Somatic Experiencing® principles applied to a community are as magical as when applied to a person. Resonance, containment, self regulation, titration, and intent are precursors to community resilience and healing. As you move slowly with a person, intervene slowly and mindfully with a community, especially one overwhelmed with trauma. Sensitivity to the community nervous system is especially important around anniversary dates when a spotlight on community resources is essential.
It's been almost a year now— December 14, 2012— parents were busy preparing for the holiday season, children were dreaming of Christmas trees and Hanukkah lights … when their world changed forever. For those first hearing of it, the air was thick with horror, grief, and pain. I was online, ordering Christmas gifts, when an email from Dr. Peter Levine popped up in a little box on the lower right corner of my computer screen. Dr. Levine's email was asking me and my fellow SE® practitioners: “What are you Easterners doing about Newtown?” For me, that was the beginning.
People from all over the country flocked to Newtown. At times it felt almost intrusive so we focused on containing the community and held the mantra, “slower is faster and less is more.” But we knew we would be needed once early groups left. A particularly difficult time for children was the departure of healing dogs from the school. The nurturing of these dogs had helped soften reality. We connected with community leaders, physicians, first responders, the principal, and child therapists; we let them know we were there if needed. SE principles guided us.
Our client was the Newtown community. Our goal: establish a resonance with the community. Our intent: stay calm and resonant with each other, so that our group could serve as a container for Newtown. This was effective. Physicians and therapists invited us to speak at large gatherings and consult about challenging patients. Referrals increased. SE was associated with children, families, first responders, and teachers, all of whom were doing better. SE has developed a positive voice in Newtown.
During our Beginning I session in August, Mark Olsen (an SE assistant and captain in a fire department) visited the Sandy Hook firehouse. This was the spot where parents first met to find news of their children on that tragic day last December. The Resiliency Center, a new organization funded to coordinate community healing, invited Mark and others to join a potluck community event at the firehouse to memorialize what they have all been through. SE Steering Committee members attended two days of trauma education with other dedicated therapists from the community and will join them in an additional holiday event.
Our efforts are continuing into the future. Chris Morrow, Val Candela, Rosetta Rhodes, and Rita Hayes connected with me to form Supporting Newtown Steering Committee. SE Board member Peter Taylor joined us as our SE Trauma Institute liaison. We met often then (Skype made it possible) and now we conduct monthly meetings. Firmly entrenched, the first Connecticut SE training has begun. Student-run study groups are blossoming. In the week before the first anniversary of the tragedy, SE faculty member Ariel Giarretto will be teaching SE Beginning II not far from Newtown. The steering committee and Ariel will have dinner with students of the class— including Newtown therapists and first responders— to honor what we have shared together. The SE Trauma Institute has granted complimentary tuition for selected first responders in nearby communities.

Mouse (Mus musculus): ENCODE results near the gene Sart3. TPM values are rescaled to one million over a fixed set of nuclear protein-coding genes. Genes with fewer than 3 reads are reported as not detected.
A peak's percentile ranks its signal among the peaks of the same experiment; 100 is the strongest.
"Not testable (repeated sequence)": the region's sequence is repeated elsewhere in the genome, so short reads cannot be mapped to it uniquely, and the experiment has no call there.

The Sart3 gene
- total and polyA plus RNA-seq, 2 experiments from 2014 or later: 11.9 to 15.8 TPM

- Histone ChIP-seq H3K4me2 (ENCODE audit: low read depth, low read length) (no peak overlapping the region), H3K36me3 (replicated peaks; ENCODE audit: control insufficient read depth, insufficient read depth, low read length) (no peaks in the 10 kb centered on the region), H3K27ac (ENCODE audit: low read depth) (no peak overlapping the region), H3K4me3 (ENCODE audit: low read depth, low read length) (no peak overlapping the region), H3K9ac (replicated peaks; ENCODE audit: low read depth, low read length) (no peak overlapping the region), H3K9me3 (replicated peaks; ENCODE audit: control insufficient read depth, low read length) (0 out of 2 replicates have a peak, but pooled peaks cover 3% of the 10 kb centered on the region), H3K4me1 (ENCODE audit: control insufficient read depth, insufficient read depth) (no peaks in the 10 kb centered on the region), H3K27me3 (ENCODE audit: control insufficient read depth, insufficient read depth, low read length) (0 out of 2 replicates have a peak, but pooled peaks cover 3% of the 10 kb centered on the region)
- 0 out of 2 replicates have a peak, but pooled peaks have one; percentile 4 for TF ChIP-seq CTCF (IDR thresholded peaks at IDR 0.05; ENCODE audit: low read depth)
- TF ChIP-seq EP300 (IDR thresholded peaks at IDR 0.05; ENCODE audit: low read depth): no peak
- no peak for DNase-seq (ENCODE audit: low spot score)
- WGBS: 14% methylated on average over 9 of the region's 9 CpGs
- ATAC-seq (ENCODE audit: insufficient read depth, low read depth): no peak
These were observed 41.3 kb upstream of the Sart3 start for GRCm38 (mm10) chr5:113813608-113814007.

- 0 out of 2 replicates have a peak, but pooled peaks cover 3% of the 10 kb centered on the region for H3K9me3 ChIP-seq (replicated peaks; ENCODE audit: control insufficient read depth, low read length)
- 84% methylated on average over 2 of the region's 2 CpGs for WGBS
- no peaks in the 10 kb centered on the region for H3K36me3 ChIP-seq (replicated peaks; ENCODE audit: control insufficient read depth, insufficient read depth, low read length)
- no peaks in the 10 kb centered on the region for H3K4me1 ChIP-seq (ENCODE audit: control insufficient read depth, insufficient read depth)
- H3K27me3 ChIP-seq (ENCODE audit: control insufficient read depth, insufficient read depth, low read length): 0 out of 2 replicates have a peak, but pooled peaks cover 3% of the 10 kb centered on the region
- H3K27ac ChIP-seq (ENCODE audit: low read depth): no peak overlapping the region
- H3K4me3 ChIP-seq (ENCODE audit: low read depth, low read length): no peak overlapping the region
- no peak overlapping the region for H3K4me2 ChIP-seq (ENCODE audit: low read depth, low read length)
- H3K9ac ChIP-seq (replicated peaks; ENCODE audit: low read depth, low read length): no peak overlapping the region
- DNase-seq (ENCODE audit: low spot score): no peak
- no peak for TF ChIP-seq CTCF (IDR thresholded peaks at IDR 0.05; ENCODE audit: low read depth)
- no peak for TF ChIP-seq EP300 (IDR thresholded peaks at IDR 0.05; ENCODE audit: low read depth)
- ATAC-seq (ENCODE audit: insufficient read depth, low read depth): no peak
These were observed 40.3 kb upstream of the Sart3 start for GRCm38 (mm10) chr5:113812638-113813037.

We developed the website supportingnewtown.org for parents and teachers to learn about trauma and how to help children who have been exposed to it. As the first year anniversary nears, community activation is stirred by gossip, blame, and second guessing in news reports flashing across TV screens. The Steering Committee supports healthy, normal activities— like tree lightings— as a community resource to be enjoyed and treasured for what they are: celebrations of light and life in the darkness of winter. We are focusing on community strengths, parents taking children to Disney World, and art therapists organizing an exhibit of artwork by Sandy Hook children to be displayed in the Connecticut State Capital (and supported by Governor Malloy).
Through our website, 25 SEPs from around the country volunteered to Skype and teach parents, teens, and first responders the journey to resiliency. They donated 40 hours education/consultation to parents and therapists working with Newtown children. Nine SEPs contributed 102 hours of education at Sandy Hook meetings for parents, children, and professionals. Seven SEPs donated over 460 hours of SE and SE bodywork to 65 clients in Newtown. Work was done with first responders, educators, and health providers, while classes were given to nursery school teachers. SE has a healing presence in Newtown.
It feels important for us to avoid reacting to media activities and reports that intensify community nervous system activation. Intention is foremost as we focus on containing Newtown/Sandy Hook in a spacious, calm, resonant, loving, and non-judgmental container to support natural/organic healing of the community.
Dr. Mary Giuffra, PhD has been a therapist for over 35 years. She is an SE senior assistant, a New York State licensed marriage and family therapist, a board certified clinical specialist in psychiatric mental health, and a New York State registered professional nurse. Previously on this blog, she was interviewed about using SE in couples therapy.